First, the sample session log:

CONNECT 115200
Welcome to My Internet Service Provider
suchandsuch login: MY-LOGIN-ID
        blah blah blah blah
        blah blah blah blah blah blah.
TERM = unknown
TERM = (vt100) vt102

And this is the chat script that matches the session log:

TIMEOUT 2   OK-at-OK atz
TIMEOUT 5   OK at&b0s0=0
            OK atdtMY-PHONE-NUMBER
TIMEOUT 10  ogin:--ogin: MY-LOGIN-ID
            ssword: \qMY-PASSWORD
            (vt100) vt102
            MY-SHELL-PROMPT% slirp

The script uses several features of chat which make it easier to perform automated logins:

  • The ABORT keyword, which aborts the script at any time if any of the strings listed is received.

  • The TIMEOUT keyword, which adjusts the chat timeout in seconds, so you don't have to wait for 45 seconds to find out that your modem is not responding.

  • The “empty” send string surrounded by quotes, "", (chat accepts single or double quotes), which simply sends a carriage return.

  • The “sub-expect” sequences using hyphens (if the first string is not received, chat sends the string following the first hyphen, followed by a carriage return, and then expects the string following the second hyphen; if the first string is received, the rest of the hyphenated sequence is skipped)

  • The \q (“quiet”) escape sequence, which keeps the string from being logged, making sure that your remote password does not appear in the system logs.

If we can make it easier to log into a remote host using SLiRP, pppd, and chat, we ought to be able to make it easier to log out as well. The ppp-off script (see Figure 2) does some of this, but not quite enough. pppd does have a disconnect option, but since you may wish to use pppd to connect to multiple Internet service providers, one or more of which may not use SLiRP, there's a more flexible solution: instead of trying to use pppd to hang up the phone (which is not its job), we'll use chat to exit SLiRP and hang up the phone after pppd has disconnected the PPP link.

Figure 6. The remote-slirp-off script

Figure 6 contains a shell script called remote-slirp-off, which does just that. This shell script shows chat scripts included as arguments to chat instead of read from a script file. Note the use of double-backslashes for chat escape sequences—if they weren't doubled, the shell would remove them, and the characters which follow would simply appear to be part of the send string. The \d escape delays for one second, while the \p escape delays for a tenth of a second. \c indicates not to send a carriage return after the send string in which it appears. The script also provides a verbose option -v to log the chats to the system logs for debugging. Like chat, remote-slirp-off expects the modem to be on both standard input and standard output.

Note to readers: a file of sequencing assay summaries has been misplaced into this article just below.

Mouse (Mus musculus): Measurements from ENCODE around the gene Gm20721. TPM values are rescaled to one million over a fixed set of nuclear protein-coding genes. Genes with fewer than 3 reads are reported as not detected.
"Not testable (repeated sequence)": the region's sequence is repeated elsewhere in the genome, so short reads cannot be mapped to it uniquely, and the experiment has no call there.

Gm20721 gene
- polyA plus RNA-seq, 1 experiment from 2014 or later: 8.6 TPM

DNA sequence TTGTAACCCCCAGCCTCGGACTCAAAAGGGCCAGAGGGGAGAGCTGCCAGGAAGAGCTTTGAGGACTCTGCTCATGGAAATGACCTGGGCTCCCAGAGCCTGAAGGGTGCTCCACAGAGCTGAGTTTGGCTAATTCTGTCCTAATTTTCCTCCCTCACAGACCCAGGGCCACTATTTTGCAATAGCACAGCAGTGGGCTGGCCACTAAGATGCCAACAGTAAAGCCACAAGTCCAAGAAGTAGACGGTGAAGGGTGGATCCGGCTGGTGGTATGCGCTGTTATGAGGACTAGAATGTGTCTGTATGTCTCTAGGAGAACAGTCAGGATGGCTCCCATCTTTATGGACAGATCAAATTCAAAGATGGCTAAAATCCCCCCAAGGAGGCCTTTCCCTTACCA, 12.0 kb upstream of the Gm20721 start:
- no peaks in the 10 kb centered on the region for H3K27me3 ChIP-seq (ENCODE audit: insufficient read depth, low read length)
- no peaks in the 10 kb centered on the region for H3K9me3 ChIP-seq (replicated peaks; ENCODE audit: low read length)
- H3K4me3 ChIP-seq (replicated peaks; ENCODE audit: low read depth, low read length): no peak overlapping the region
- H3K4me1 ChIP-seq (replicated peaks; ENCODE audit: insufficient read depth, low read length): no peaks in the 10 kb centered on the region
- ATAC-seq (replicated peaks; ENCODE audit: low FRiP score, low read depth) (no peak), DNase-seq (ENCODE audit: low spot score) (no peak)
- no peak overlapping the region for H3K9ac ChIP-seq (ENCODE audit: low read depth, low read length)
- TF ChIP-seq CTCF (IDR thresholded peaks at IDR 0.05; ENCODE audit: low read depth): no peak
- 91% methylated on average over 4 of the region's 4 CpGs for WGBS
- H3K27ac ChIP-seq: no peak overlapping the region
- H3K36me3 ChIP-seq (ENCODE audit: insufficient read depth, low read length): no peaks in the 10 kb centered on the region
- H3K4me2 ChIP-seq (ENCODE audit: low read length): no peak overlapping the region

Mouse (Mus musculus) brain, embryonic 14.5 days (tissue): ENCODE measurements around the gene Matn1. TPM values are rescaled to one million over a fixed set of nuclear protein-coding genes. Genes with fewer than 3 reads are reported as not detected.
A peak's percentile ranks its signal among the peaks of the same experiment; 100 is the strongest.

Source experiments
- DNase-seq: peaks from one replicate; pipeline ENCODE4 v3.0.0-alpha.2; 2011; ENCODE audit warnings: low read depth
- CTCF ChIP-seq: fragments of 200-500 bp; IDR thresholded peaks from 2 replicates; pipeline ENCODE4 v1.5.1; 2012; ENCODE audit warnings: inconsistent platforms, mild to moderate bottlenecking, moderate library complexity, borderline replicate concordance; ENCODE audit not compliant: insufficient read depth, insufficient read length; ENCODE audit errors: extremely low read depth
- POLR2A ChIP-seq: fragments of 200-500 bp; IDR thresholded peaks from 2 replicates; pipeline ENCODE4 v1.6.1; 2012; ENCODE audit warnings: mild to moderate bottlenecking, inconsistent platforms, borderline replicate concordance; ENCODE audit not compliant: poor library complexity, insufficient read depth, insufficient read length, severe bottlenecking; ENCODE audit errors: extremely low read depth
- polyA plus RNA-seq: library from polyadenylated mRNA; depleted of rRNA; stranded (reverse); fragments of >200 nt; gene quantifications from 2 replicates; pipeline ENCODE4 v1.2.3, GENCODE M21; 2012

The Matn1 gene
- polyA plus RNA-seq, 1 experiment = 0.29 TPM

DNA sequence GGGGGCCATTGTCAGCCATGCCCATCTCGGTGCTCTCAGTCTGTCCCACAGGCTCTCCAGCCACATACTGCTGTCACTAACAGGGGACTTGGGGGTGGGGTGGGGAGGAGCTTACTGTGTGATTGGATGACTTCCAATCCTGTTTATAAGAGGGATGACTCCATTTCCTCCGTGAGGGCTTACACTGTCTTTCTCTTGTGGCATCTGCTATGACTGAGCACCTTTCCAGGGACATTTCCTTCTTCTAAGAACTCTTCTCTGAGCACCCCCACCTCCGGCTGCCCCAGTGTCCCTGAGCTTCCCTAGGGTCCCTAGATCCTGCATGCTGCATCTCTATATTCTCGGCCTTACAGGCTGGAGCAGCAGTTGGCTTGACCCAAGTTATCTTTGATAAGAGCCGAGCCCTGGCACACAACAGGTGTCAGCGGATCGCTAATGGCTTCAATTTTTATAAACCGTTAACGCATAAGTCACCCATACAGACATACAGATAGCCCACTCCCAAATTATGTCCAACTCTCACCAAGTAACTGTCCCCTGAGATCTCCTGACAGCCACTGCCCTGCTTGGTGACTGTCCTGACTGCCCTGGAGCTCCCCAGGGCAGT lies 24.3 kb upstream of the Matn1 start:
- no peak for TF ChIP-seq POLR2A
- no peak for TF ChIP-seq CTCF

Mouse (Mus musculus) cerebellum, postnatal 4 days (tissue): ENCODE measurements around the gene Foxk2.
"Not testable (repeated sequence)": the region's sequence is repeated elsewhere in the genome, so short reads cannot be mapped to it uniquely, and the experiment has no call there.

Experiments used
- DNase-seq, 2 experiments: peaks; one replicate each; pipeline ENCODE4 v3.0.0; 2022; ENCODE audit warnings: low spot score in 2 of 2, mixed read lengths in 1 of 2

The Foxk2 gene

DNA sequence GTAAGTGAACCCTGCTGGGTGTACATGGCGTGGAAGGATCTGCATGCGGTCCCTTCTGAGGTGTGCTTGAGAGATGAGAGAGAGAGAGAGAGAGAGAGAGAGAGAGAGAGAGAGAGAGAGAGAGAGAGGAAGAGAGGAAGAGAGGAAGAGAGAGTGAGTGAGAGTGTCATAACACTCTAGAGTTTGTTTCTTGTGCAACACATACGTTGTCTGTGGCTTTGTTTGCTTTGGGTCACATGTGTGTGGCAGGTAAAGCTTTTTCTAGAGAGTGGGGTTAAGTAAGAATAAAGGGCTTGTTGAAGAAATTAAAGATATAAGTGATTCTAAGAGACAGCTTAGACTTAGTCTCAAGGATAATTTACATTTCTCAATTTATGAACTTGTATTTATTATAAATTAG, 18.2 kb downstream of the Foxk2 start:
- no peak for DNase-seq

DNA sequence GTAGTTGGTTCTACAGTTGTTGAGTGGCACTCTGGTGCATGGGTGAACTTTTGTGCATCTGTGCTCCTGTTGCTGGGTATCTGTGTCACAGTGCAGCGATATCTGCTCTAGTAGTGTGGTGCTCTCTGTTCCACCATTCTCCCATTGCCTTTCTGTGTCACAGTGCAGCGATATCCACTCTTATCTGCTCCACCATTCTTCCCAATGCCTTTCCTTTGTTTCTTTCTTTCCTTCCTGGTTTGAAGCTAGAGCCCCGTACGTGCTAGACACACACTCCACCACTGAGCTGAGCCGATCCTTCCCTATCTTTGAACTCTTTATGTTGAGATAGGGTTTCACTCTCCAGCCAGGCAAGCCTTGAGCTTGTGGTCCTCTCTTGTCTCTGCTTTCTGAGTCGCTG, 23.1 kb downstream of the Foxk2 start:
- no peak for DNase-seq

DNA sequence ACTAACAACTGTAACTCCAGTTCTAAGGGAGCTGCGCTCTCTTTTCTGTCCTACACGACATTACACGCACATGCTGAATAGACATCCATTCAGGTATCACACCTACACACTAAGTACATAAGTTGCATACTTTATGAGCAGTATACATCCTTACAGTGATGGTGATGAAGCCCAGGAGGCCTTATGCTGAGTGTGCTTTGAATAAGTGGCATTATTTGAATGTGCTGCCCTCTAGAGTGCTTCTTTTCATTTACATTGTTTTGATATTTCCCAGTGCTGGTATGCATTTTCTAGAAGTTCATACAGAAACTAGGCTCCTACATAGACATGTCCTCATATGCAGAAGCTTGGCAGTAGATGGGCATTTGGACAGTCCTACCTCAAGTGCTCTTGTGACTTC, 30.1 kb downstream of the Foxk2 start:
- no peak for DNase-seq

Armed with the “glue” of the foregoing scripts, including your custom-made chat script for dialing into your Internet account, you can start a PPP connection between pppd and SLiRP using the simple command:

ppp-on name-of-chat-script

and you can stop the connection using the simple command sequence:

remote-slirp-ff </dev/modem >/dev/modem

If you simply must have simple, one-word commands to perform these actions, you can easily put them into an alias, shell function, or yet another shell script.


In addition to the features and capabilities I have discussed here, SLiRP has more sophisticated facilities for load-balancing and restarting interrupted connections, as well as utility programs for starting a remote shell without having to log in via telnet or for sending a file over a SLiRP connection without having to use FTP; however, none of these are necessary for a working Internet connection. Check out the documentation accompanying SLiRP and the SLiRP WWW pages for more information about those extras.

Be careful not to get too addicted to a SLiRP connection. Remember: it's like having a telephone, only more expensive.

Jim Knoble ( has been friends with computers since the days of homebuilt Heathkit Z80 machines running CP/M and has been learning about Linux since late 1992. When Jim's not at work, he enjoys international folk dancing, singing in his church choir, brushing up on his German, cycling, baking bread, hiking, and writing poetry. He lives in Chapel Hill, North Carolina, home to many fine Linux products and personalities. Jim hopes that one day the world will experience lasting peace.